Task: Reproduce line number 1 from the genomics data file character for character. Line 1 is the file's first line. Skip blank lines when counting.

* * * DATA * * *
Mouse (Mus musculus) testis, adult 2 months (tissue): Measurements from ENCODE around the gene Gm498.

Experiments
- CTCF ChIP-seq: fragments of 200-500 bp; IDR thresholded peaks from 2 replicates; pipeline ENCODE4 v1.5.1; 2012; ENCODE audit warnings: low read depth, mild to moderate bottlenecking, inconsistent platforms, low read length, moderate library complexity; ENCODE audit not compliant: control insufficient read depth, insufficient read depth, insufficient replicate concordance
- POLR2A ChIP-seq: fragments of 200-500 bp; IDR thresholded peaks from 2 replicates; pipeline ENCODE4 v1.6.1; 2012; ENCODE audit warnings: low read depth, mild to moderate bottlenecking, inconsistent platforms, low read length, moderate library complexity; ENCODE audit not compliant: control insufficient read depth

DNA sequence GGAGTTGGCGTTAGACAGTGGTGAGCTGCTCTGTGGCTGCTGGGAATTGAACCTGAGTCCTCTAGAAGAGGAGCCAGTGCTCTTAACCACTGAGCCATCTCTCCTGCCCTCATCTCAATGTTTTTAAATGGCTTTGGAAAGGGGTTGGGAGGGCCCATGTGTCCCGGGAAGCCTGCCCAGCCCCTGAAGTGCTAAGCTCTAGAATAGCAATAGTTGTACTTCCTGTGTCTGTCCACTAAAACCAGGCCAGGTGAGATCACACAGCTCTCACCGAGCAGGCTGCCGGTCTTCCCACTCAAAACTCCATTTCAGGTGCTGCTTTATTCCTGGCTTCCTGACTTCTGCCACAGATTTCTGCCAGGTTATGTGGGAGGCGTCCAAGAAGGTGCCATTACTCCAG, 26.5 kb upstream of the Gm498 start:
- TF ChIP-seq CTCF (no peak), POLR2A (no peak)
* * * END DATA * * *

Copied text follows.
Mouse (Mus musculus) testis, adult 2 months (tissue): Measurements from ENCODE around the gene Gm498.